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Q & A: Can I add blown-in cellulose insulation on top of preexisting loose-fill fiberglass insulation?

Question by Ron B: Can I add blown-in cellulose insulation on top of preexisting loose-fill fiberglass insulation?
I just moved into a house and need to add insulation to my unfinished attic. Presently, there is approximately four inches of loose-fill fiberglass insulation, but I would like to increase the R-value to 49. I’d rather use cellulose insulation versus fiberglass, because I heard mice and rats use fiberglass as nesting material, whereas cellulose contains chemicals (boric acid, for example) that repels such creatures.

Best answer:

Answer by imaramblins
While I’m not an insulation contractor, I did have the mouse problem in my old house. I actually saw them run up my outside brick facade, and between a gap in the facia board, and the brick. That’s how I found their entry point, and could deal with the problem.

If you currently don’t have a mouse problem, you shouldn’t have to worry. Just make sure all possible entry points (facia boards, soffits, gable vents, etc. are tight, caulked, etc.), and you should be good to go. No worry of nesting, if they’re not there to begin with. Make sure your pad is tight, but ventilated properly, and blow it in baby!

Good luck!

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2 Responses to Q & A: Can I add blown-in cellulose insulation on top of preexisting loose-fill fiberglass insulation?

  1. Jim S

    I agree that there’s no problem blowing cellulose on top of fiberglas. I don’t agree that Lowe’s and Home Depot have crappy products. Go to the retailer and discuss what you’re trying to achieve. They can help you decide how deep you want the insulation. Their machines are just fine except they must be used close to the application point because they’re not as powerful as the truck mounted machines the pros use. That can be messy.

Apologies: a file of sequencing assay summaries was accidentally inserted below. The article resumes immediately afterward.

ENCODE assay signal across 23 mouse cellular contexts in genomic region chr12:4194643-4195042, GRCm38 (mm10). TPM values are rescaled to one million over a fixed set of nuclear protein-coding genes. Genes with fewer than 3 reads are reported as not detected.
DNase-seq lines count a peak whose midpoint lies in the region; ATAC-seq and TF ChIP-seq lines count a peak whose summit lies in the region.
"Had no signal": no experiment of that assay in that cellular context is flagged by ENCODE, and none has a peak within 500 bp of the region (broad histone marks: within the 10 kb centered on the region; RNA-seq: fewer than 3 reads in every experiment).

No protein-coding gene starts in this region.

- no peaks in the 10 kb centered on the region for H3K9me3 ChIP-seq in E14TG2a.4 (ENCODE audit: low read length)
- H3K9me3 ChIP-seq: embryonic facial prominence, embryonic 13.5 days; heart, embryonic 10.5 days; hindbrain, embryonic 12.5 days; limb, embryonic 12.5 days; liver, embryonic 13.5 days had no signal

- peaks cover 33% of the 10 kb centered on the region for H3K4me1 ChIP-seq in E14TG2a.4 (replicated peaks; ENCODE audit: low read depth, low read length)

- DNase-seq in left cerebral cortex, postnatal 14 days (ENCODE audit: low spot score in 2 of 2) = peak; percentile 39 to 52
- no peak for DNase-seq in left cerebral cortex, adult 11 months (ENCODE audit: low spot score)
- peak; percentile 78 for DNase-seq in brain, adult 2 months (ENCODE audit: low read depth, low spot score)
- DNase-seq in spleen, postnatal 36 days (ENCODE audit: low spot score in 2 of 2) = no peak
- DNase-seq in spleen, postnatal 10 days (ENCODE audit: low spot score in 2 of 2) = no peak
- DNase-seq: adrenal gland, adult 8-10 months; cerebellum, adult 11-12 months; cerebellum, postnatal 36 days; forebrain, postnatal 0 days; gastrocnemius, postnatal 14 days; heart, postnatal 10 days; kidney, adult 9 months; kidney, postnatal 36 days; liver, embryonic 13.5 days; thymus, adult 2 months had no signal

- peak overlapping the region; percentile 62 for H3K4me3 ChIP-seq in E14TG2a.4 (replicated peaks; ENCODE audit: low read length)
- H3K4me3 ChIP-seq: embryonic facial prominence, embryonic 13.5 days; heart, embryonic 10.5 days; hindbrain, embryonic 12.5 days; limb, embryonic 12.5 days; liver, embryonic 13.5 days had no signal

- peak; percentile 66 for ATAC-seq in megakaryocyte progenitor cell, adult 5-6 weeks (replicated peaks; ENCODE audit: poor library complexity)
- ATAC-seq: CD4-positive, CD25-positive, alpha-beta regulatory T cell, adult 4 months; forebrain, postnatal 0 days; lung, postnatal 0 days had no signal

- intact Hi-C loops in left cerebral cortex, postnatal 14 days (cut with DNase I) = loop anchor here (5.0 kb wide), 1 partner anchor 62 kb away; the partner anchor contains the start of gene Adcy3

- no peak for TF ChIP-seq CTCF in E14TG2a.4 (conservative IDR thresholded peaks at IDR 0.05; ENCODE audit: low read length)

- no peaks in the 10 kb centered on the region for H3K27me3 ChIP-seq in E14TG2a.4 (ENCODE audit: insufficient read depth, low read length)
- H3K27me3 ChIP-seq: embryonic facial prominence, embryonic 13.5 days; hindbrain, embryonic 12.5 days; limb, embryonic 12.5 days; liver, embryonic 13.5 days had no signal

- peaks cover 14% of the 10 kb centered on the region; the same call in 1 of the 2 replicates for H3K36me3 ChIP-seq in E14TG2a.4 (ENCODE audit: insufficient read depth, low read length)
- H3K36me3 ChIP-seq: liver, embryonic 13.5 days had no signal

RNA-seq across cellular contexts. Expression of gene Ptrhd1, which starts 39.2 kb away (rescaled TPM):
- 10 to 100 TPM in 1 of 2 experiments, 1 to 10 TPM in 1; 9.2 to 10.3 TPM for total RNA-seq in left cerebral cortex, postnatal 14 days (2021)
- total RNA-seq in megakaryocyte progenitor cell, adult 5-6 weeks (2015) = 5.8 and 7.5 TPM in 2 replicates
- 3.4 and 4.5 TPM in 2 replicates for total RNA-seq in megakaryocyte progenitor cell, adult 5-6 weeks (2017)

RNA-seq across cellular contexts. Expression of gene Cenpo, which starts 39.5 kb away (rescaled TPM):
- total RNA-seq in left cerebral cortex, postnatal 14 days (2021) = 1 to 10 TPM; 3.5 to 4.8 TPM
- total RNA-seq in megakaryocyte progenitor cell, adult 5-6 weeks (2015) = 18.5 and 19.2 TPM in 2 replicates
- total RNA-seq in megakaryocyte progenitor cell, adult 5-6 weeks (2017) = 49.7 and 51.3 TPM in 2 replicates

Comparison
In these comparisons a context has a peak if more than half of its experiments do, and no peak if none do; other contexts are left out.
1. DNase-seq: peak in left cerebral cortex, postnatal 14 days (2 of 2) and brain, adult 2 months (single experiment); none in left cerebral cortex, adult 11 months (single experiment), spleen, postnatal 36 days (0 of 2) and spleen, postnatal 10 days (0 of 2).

Now, let’s address the rodent access issue. Mice can get in any opening the size of a dime! If your attic has proper ventilation (soffit and ridge or turbine vents, etc., or gable vents on both ends) you should be ok. You need airflow through the attic because it eliminates moisture in the winter and heat in the summer. So, look around your home for gaps between facia boards and brick, gaps between trim and roofing, etc., and fill them with steel wool. Don’t block any intended vents. This will not only keep mice out, but squirrels and other little critters as well.

  2. wearehere

    You currently have an R-11 to 13 avg. in your attic. An R-38 is more than enough to fix any attic problems. 13-15 inches of a good brand cellulose over the existing will make you happy. Fiberlite Technologies out of Joplin Missouri is a great product. Don’t go to Lowes and rent those bogus machines and buy their crappy product. You can hire a pro to do it and save money. You can also get a Federal tax energy rebate for part of the work.

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